Andy Murray addresses Serena Williams like retirement rumors at Wimbledon as home Major approaches
Andy Murray not considering retirement anytime soon.
Andy Murray (Image via The Indian Express)
It’s Wimbledon time, and the chants of ‘Let’s go Andy’ are right for the taking. The man who brought the home crowd a 77-year-long awaited Wimbledon trophy is going to be back in action. A rejuvenated Andy Murray after winning back-to-back Challenger events on the grass will be taking the court with the crowd behind him.
The Brit did lose to Alex De Minaur in the first round at Queen’s, however, Murray was very clear about not overreacting to the situation. However, as he is advancing in age, the age-old question of retirement arises from time to time. But Andy has given an extremely positive statement for his fans this time around.
After two massive hip surgeries and an almost emotional farewell at the Australian Open in 2019, the Brit fought his way back on the tour. The troublesome hip did see him drop from 1 to 838. But Murray crawled back and reached the top 40. 2023 by far has been his best year after the return as he has won 3 titles. When asked about when he plans his retirement, Murray had an optimistic answer ready.
” I wouldn’t try to come back from another operation or major surgery again so I want to keep playing a bit longer. I know it’s not going to be going on forever but I have an idea of when I would like to finish and it’s not this year’s Wimbledon.” The Brit has made his fans super happy as he has promised them at least another ATP calendar appearance for now. He feels fresh after the success this year and wouldn’t want to leave this momentum so easily heading into the Championships.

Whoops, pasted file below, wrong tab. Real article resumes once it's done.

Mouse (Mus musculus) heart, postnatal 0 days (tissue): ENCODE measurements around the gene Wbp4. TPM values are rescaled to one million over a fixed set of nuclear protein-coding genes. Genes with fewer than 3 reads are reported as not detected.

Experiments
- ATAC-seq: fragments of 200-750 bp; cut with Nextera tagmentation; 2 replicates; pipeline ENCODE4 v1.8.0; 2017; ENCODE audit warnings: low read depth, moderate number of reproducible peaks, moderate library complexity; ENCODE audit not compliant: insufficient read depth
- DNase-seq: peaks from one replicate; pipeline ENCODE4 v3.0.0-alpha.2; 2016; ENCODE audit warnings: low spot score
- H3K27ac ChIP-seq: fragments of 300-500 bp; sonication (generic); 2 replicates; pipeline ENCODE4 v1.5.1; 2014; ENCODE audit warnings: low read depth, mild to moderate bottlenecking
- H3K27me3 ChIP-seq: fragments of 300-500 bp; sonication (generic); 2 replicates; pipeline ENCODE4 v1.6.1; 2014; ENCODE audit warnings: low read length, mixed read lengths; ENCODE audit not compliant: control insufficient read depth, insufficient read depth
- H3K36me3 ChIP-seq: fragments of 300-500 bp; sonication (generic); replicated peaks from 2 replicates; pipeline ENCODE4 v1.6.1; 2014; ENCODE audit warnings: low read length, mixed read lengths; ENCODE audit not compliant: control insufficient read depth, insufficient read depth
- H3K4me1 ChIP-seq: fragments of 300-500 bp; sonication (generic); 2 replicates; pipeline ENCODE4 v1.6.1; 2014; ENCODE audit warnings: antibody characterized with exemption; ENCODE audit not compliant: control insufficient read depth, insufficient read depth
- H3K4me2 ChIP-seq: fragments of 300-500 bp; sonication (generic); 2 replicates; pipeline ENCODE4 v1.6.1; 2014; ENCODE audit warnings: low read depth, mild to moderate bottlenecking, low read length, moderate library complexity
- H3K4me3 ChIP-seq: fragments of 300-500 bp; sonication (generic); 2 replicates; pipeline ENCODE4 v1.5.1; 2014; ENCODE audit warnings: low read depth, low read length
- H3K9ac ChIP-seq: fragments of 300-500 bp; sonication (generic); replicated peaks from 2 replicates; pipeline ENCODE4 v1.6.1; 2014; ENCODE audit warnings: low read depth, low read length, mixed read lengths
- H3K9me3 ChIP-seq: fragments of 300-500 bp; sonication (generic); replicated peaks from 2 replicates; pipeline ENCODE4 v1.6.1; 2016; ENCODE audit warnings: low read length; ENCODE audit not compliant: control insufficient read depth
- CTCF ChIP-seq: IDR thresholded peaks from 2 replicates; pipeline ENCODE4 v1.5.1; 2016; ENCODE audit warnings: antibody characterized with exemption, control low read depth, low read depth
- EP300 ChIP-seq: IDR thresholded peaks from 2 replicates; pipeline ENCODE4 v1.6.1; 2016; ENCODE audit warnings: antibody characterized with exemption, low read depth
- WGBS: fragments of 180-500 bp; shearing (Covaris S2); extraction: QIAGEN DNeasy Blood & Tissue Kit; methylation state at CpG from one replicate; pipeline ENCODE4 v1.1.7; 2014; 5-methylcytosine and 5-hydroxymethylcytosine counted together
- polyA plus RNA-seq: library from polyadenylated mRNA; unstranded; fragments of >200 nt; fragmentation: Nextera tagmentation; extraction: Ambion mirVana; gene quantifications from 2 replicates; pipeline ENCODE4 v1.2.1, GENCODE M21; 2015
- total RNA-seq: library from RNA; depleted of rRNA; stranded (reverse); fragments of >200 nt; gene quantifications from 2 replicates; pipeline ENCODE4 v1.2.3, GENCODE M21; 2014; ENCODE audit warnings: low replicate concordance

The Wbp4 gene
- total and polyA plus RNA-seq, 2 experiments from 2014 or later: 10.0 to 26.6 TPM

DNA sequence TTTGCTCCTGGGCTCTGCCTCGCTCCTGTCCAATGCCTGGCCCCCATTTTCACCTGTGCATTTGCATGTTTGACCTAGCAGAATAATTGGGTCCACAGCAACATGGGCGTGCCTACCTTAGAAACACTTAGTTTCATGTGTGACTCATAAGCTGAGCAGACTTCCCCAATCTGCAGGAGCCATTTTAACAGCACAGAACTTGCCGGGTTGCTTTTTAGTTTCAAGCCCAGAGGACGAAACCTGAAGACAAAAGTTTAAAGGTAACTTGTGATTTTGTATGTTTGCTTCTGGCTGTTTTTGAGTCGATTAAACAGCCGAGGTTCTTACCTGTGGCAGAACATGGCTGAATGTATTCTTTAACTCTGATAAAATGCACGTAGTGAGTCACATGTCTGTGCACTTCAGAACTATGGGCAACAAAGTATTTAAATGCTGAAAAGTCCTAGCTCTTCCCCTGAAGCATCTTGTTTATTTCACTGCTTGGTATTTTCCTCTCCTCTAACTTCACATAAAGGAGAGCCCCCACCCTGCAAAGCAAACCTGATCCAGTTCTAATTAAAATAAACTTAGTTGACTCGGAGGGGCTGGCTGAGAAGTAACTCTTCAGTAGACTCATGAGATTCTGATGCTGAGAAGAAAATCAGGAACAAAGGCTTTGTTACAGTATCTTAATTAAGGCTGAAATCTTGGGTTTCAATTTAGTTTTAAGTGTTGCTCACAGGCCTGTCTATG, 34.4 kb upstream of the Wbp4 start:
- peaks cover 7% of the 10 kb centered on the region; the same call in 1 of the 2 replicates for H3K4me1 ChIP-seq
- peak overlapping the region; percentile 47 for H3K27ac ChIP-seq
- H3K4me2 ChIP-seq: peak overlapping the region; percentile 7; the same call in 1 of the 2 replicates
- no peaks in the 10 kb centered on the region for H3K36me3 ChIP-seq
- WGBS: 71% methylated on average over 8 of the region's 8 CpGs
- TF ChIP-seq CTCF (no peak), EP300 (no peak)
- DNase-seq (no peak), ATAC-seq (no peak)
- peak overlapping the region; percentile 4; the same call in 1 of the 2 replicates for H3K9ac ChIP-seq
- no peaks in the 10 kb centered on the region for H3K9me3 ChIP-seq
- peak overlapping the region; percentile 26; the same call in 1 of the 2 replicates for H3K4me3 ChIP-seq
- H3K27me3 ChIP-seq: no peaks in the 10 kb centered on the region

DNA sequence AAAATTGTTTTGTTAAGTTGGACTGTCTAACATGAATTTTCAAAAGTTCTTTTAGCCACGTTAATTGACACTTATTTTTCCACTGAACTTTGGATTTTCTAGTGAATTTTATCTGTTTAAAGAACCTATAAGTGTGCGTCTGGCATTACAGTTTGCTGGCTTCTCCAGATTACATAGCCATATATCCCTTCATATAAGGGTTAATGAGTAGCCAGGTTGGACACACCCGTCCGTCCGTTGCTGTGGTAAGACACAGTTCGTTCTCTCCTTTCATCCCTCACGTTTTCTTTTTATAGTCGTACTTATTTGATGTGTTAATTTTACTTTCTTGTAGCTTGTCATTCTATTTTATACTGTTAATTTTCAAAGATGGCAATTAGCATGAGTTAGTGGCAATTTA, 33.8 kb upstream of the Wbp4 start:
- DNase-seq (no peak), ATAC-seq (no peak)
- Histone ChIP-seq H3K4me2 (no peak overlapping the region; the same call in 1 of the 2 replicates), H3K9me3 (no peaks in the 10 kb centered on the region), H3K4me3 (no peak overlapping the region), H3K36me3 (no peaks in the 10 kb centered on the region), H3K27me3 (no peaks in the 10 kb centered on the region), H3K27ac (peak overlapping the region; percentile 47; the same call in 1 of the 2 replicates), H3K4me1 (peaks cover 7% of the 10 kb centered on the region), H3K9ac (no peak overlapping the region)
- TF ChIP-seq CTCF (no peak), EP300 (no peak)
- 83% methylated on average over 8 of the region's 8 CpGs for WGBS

There is no right or wrong way of retiring believes Murray
Andy Murray has given his views on the ideal retirement. The Brit feels that retirement should be left up to the individual and should not be enforced or demanded. He feels every way of retirement is fair and nothing is wrong in any way. Murray gave the example of two of his arch rivals Roger Federer and Rafael Nadal. He also mentioned former mixed doubles partner Serena Williams.
“There’s no right or wrong way of finishing your career and it’s always a really difficult one for athletes. Lots of people would have said the best way for Roger Federer to finish would have been at Wimbledon but I thought the way that he finished his career on the doubles court with Rafa (Nadal) surrounded by some of the greats of the game was brilliant. The way Rafa wants to go about it is up to him and Serena (Williams) finished at the US Open after a great run. There’s never one way of doing it. It’s whatever’s right for the individual.”
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